Director: Mike Mills
Stars: Annette Benning, Elle Fanning, Greta Gerwig
Forrest Gump’s mother talked a load of horseshit. Life may indeed be like a box of chocolates, but people who don’t know what to expect in a box of chocolates probably need to go back to school and start over. You get chocolates in a box of chocolates, but here’s the thing – and, yes, it is quite like life – they’re a jumble, a hodgepodge, an assortment. But everyone knows the assortment. Some of them you like, some of them you’ll do your damnedest to give away. Not everybody likes a strawberry creme. Moments are sweet, others get left, everyone always hopes there’s another layer.
But you wouldn’t eat all of it together.
Mike Mills’ latest film feels a little like an attempt to do just that. Set in 1979 and seeming heavily autobiographical (and I do presume here), 14 year-old Jamie (Lucas Jade Zumann) lives with his single-mother Dorothea (Annette Benning) in a large house that constantly seems in the midst of renovations (hello symbolism!). They rent out two of their rooms; one to punk feminist Abbie (Greta Gerwig), the other to part-time mechanic, part-time potter William (Billy Crudup). Dorothea is starting to grow concerned that Jamie is lacking role models, so turns to Abbie and Jamie’s promiscuous best friend Julie (Elle Fanning) for assistance.
Jamie, aware of his mother’s creative attempt at providing him alternate avenues of inspiration, instead construes her gesture as disinterest, and so the five characters dance and intersect, the house a hive of contentious relationships and unrequited affections. Mills, who also writes, dabbles with the idea of throwing life lessons in the way of his characters, but seems keener to present this portion of their lives in a semi-frustrating mezzanine place; not quite revelatory, not quite subdued enough to pass as regular and truthful. 20th Century Women quickly nestles into the groove of American indie dramedy and breathes, relying heavily on it’s admittedly bravura cast to see things through. And drowning almost everything is Roger Neill’s dreamlike score. It recalls the music of Air (whom Mills frequently collaborated with). While this music is wonderful (I’ll be downloading it once I’ve finished writing this, assuming it’s available), it often overpowers the images. The same goes for the source music selections. Mills dials his cues to 11 when 7 or 8 would have been fine.
The cast is the big draw here, and it pays off. The writing is haphazard as suggested. If it’s occasionally clunky, it’s just as often rather charming, but the actors bring it to life. Benning makes hay with the material she’s given, keeping it the right side of the sassy post-menopause pseudo-bohemian stereotype that the script seems keen for her to play. Crudup sparkles quietly as William; and it feels as though we’re catching up with Trip Fontaine from The Virgin Suicides were it not for the chronological impossibility. Fanning is adeptly filling her resumé with bright and barbed work, herself coming across like a young Kirsten Dunst. And then there is Gerwig, stealing another movie like it’s her mandate to do so (and long may she continue).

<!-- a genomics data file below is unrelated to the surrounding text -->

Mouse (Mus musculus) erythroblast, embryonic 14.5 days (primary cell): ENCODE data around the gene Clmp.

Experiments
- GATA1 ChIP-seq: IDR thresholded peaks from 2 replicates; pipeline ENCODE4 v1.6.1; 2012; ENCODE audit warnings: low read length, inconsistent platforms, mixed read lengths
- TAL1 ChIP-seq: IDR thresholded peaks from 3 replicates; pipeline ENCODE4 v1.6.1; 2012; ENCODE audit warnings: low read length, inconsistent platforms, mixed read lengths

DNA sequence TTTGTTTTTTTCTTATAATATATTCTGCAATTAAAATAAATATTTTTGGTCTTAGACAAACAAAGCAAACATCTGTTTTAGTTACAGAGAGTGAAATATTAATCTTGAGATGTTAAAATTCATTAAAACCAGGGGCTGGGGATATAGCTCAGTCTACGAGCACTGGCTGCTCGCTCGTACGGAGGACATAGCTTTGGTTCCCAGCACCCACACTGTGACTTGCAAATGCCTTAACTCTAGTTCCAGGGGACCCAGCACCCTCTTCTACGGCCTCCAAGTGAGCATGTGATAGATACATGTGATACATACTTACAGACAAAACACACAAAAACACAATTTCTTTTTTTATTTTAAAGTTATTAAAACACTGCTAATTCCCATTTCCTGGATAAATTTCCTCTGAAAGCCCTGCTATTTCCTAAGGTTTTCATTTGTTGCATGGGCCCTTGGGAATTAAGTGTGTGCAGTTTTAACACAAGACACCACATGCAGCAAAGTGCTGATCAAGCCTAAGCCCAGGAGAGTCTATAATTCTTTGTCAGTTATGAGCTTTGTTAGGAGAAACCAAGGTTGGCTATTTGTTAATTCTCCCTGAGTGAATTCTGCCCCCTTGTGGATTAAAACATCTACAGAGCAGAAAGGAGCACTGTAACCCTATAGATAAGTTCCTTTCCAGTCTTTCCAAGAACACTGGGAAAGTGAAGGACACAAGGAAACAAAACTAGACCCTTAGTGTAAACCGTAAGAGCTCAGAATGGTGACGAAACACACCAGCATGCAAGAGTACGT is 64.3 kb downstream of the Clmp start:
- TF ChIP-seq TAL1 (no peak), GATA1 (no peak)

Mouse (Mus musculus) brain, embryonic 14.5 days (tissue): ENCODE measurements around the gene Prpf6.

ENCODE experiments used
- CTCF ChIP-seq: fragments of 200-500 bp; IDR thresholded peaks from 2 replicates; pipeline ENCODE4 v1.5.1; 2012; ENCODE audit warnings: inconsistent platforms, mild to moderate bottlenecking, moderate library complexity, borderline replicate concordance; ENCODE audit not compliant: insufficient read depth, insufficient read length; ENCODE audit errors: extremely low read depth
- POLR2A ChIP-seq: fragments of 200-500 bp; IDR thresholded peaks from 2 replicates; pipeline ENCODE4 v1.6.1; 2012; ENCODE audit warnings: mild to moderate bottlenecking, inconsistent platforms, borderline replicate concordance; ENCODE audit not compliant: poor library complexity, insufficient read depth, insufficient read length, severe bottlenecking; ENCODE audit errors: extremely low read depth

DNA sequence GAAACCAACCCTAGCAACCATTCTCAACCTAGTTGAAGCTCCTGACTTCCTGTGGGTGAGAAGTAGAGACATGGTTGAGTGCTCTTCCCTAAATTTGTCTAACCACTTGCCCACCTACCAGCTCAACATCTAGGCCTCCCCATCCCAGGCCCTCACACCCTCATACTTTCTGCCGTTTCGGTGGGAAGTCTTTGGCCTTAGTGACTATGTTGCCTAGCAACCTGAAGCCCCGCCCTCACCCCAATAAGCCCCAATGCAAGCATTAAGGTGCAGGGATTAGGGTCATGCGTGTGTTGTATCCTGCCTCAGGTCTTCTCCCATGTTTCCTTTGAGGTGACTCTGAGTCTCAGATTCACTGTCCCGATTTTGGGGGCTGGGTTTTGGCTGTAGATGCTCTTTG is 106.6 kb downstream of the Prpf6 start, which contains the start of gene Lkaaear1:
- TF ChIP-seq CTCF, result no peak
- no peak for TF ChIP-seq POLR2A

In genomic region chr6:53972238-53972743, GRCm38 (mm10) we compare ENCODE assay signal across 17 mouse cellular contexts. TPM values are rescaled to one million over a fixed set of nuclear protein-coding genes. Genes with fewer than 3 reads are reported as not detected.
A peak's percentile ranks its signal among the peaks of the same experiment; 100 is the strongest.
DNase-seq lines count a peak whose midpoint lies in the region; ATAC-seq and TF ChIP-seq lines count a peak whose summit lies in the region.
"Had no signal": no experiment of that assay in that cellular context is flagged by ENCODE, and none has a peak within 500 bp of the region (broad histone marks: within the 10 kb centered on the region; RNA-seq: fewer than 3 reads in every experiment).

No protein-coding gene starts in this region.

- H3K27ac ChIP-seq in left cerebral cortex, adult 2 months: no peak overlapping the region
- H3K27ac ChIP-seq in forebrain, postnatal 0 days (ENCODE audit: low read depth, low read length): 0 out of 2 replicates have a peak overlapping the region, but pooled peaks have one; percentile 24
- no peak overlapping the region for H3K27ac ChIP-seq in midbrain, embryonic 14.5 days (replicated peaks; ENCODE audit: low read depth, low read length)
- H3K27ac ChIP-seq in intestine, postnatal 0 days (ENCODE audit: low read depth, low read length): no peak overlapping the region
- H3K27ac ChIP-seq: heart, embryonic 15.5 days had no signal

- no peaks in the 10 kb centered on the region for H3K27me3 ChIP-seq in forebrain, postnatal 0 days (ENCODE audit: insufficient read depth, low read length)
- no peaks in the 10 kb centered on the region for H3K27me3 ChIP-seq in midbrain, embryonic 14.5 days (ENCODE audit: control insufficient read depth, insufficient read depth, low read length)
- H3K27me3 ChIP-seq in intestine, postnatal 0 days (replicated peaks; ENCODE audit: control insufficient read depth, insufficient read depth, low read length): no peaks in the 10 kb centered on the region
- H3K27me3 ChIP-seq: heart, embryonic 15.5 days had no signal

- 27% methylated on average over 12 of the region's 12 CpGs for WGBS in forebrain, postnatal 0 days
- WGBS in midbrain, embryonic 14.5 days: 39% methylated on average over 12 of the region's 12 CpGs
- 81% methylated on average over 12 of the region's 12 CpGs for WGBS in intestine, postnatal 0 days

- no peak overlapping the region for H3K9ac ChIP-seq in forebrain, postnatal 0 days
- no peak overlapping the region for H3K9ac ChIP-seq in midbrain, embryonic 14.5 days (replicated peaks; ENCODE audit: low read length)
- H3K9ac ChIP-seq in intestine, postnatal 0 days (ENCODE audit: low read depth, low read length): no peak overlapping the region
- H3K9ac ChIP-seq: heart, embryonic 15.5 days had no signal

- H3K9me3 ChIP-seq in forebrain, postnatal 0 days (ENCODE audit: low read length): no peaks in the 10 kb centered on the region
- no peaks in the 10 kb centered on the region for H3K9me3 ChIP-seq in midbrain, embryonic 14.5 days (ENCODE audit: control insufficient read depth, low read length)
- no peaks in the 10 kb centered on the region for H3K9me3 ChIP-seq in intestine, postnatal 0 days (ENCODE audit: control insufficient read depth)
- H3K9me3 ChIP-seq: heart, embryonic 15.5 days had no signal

Young Zumann holds his own admirably, but Mills risks losing him in the shuffle of an overly busy narrative that seems unsure of where it is headed. This is a fair reflection of how life plays out, with messy cross-cutting of interests and of relationships hampered by bad timing, but these two hours seem to amble a little aimlessly as a result. At the film’s beginning Mills seems impatient to settle, employing a number of nifty but distracting camera tricks in order to keep his film insistent, as though he’s a little scared of losing our attention. It reminds of his distinguished past in music videos, but one senses that 20th Century Women would feel more coherent with the confidence to ease up on the gimmicks.
Fortunately, he does, for the most part, and the film’s middle section, while still all over the place, is comfortably its most pleasing. Abbie starts educating Jamie in feminism, something which alarms Dorothea, while his unrequited affection for Julie plays out via a number of uncomfortable and embarrassing truisms. The openness about female sexuality here is fun and encouraging and, if nothing else, 20th Century Women nails the meaning and importance of punk and its intrinsic connections to youth and frustration. With all of this mixing, Mills’ movie fizzes. But with everything unspooled, the process of tidying it again becomes a little troublesome. Again it feels as though there’s uncertainty as to whether to tie up loose ends or leave them in a mess; movie romance versus authenticity. In the end Mills finds a sort of middle ground, satisfying in a way, but also not.
There’s a lot of affection on the screen, and this is something of a passion project for its creator, one feels. Likewise the cast are quite evidently relishing the characters they’ve been given, and these elements in themselves make 20th Century Women an enjoyable watch. Everyone’s concern for Jamie gains an undercurrent of comedy value because, really, he seems to be doing better than any of them. And the questions over the changes to male roles in society feel as open-ended in 1979 as they do now. All men seem like boys. Jamie and William, separated by thirty plus years, feel as mature as one another. Mills ruminates that it is the women that keep men together, steer them, mother them, love them. That men never really grow up; they just get supported differently. If this film is his toast to these women, I raise my glass in spirit.
And even if life isn’t like a box of chocolates, this movie is. If his presentation suggests he wants us to eat all of the chocolates at once, there are enough goodies in there to make it worth it.